Sadly the success of 1937 was not to be repeated in 1938 as the event was totally ruined by continuous rain on the day and cloud levels below 500 feet (about 150 meters). A Demon did take off and quickly disappeared into the murk, returning later to report that there was no sign of any improvement. After the Empire Air Day new equipment for No. 103 squadron, the Fairey Battle, started to arrive with the delivery of K9946 on July 18 1938. This was to mark the start of other changes at Usworth for by the time the unit was completely re-equipped it was relocated to Abingdon by the start of September 1938.

In August 1938 a Gloster Gladiator from No.72 Squadron force landed at Usworth. It was repaired and made airworthy but stayed at Usworth for in December 1938 No. 607 squadron also started to re-equip with the more capable Gloster Gladiator. However the last of the Demons did not leave until March of 1939. The addition of Gladiators was certainly a step in the right direction as the aircraft had an enclosed cockpit, good visibility, an excellent turn of speed for a biplane of over 400 kph and a hefty armament consisting of anything up to four .303 Browning machine guns. At about this time the squadron identification codes changed from LW- to AF-, so becoming 607's wartime code.

Gloster Gladiator
Gloster Gladiator

The departure of No. 103 squadron made way for the arrival of 'G' Flight of No.1 Anti-Aircraft Co-operation Unit on February 1 1939, operating Hawker Henleys and other types. This unit's stay was however quite brief as it departed on 19 May 1939.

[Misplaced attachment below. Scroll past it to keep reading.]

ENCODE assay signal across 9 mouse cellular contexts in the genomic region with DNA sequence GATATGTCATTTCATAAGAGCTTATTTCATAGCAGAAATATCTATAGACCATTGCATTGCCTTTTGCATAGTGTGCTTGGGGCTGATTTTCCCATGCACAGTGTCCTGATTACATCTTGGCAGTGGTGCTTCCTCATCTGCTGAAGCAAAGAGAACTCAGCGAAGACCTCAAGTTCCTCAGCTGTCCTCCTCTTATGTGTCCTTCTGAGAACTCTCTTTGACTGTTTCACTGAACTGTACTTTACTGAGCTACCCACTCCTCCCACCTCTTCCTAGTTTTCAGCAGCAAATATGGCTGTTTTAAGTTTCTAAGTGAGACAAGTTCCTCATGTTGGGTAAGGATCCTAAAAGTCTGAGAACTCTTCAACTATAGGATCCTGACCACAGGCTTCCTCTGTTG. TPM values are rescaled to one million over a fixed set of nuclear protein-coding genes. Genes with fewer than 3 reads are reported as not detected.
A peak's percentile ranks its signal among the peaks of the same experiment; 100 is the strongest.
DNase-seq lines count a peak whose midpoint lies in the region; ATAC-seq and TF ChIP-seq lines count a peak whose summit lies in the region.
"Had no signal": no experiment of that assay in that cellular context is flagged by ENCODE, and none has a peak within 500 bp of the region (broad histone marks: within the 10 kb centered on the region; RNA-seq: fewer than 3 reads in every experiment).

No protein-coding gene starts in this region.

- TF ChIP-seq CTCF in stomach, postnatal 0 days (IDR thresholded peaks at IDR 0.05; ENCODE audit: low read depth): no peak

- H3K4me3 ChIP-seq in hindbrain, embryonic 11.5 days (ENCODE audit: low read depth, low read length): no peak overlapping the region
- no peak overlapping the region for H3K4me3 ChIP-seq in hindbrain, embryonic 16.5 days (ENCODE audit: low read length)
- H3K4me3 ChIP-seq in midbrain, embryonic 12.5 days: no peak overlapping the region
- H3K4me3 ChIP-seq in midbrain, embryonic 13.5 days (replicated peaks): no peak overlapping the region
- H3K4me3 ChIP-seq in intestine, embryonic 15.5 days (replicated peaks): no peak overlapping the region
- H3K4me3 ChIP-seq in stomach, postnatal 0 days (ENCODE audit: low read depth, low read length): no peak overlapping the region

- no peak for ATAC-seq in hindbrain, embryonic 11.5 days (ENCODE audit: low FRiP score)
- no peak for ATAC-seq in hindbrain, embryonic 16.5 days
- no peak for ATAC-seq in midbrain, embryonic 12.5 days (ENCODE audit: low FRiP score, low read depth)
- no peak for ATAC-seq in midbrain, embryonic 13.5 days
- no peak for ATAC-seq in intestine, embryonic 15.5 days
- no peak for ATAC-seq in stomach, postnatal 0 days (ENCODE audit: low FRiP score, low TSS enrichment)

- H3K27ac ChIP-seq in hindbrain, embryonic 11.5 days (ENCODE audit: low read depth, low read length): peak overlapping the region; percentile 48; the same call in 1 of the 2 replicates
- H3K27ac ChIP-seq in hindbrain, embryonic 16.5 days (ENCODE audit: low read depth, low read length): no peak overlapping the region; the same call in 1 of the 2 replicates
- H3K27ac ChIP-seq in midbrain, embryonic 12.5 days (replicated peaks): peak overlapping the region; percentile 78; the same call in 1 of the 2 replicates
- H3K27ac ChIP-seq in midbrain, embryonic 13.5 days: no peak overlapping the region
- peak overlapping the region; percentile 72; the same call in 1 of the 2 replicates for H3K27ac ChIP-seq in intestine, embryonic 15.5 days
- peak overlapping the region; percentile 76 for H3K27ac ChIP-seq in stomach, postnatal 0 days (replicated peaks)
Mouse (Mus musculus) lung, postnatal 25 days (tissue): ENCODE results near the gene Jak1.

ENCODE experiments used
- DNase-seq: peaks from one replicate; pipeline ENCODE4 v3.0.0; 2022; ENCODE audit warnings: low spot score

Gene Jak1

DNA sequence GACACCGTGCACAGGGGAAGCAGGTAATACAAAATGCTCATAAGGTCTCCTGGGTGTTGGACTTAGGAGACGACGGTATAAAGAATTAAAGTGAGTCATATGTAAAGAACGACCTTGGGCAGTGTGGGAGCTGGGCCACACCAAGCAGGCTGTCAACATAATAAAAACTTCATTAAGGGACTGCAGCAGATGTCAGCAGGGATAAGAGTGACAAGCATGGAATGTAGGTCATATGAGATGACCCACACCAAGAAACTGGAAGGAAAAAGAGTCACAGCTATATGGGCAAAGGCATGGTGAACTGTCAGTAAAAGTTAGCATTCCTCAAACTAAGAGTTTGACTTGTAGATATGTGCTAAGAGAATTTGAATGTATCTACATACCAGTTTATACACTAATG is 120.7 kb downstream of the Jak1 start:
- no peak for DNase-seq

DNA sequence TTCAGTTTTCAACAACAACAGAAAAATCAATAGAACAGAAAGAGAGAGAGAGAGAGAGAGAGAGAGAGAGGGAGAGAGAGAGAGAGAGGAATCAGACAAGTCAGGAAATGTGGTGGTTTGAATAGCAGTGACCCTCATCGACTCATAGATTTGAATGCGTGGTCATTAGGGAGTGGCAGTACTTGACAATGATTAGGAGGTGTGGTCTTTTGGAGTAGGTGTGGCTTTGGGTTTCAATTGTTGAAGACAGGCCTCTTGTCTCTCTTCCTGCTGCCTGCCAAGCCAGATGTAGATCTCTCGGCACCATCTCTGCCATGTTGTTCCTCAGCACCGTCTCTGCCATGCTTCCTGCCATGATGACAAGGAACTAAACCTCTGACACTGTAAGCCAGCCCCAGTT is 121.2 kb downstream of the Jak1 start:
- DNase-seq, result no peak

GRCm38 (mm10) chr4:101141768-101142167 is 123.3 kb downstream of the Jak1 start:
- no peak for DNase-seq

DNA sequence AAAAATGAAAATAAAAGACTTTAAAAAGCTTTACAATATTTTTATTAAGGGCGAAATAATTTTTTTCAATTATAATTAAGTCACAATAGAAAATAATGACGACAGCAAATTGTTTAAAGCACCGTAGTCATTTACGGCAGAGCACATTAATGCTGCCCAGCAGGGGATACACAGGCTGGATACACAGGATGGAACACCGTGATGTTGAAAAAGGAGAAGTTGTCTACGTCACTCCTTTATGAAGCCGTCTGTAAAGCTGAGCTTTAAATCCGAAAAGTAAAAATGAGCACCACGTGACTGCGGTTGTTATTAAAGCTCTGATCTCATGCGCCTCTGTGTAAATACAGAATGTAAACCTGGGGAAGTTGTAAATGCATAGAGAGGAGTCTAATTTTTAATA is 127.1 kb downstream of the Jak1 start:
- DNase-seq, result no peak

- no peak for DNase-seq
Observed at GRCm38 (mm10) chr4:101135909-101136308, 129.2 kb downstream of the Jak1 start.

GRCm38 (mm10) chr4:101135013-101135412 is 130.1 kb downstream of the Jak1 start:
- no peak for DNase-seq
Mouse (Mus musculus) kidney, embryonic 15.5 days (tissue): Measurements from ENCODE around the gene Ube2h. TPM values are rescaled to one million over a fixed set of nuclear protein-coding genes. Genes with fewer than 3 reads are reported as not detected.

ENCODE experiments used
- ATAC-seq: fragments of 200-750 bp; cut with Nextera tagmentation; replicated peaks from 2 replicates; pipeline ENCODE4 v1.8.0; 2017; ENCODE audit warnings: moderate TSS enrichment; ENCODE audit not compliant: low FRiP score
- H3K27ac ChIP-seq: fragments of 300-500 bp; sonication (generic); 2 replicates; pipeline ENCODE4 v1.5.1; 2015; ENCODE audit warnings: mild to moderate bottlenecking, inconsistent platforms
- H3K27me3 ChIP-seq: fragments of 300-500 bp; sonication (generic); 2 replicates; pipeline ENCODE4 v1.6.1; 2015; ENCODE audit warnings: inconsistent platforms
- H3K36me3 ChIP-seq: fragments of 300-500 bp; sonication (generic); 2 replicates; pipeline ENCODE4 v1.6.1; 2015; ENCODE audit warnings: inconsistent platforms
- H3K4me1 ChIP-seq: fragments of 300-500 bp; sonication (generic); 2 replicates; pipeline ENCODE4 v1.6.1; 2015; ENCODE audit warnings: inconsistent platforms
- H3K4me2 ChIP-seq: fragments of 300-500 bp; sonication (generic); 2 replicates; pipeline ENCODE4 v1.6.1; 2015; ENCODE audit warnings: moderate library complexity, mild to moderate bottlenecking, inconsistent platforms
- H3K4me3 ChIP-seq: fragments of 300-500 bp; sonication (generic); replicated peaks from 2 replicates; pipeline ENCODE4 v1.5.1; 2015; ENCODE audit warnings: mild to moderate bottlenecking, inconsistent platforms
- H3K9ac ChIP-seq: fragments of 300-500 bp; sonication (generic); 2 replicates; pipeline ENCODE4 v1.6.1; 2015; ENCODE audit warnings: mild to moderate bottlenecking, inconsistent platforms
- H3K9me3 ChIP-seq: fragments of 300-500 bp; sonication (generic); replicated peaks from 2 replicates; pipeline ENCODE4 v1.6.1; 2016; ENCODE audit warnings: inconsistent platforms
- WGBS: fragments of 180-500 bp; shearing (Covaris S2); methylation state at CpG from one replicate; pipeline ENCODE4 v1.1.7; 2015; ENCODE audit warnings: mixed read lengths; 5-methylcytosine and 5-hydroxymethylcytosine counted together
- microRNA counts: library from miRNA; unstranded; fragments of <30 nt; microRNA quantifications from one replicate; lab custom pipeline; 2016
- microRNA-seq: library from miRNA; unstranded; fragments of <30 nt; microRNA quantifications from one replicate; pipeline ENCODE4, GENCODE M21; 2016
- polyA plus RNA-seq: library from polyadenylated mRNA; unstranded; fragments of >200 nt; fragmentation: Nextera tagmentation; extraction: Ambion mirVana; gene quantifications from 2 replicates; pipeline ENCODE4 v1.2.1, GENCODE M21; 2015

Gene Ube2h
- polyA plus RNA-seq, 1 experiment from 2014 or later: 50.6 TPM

Further development of the airfield commenced in September 1939 when work was started on laying two concrete runways. In addition to the laying of the runways the airfield was expanded to the south, east and west by taking in adjoining fields. The new 2,800 feet (about 900 meters) long runway was laid north-west to south-east, with another of similar length on a north-south heading. A new perimeter track was laid along the airfield boundary with eight dispersal pens, each capable of taking a twin-engined aircraft. Also along the track were thirty four hard standings for single-engined fighters. Also along the outer edge were nine slightly larger hard standings. Three of the old pre-war Callendar hangars were dismantled, leaving just the Lamella and one Callendar hangar opposite the main gate. Many additional building were constructed between the airfield and the road. An Operations room for the stations new role was built near the Lamella hangar. This Operations room was later supplemented by an underground Battle Headquarters near the Cow Stand Farm corner of the airfield.

On the North Camp much of the vacant land was taken up with new accommodation blocks for the expected large influx of personnel, including WAAFs. A new WT/RT station was set up to supersede the old hut. On both camps numerous air raid shelters were constructed. To assist in the defence of the airfield a series of dispersed sites were set up over a wide area around the airfield. These sites included a searchlight camp at the top of Ferryboat lane, and small AA gun posts out on the Birtley road, above the old quarries at the bottom end of Boldon Bank and along the disused railway line towards North Hylton. A large gunsite was set up near Downhill Farm and on the Birtley road, well away from the station a decontamination centre was built. Most of these dispersed sites were to be manned by members of the Durham Light Infantry and the Royal Artillery.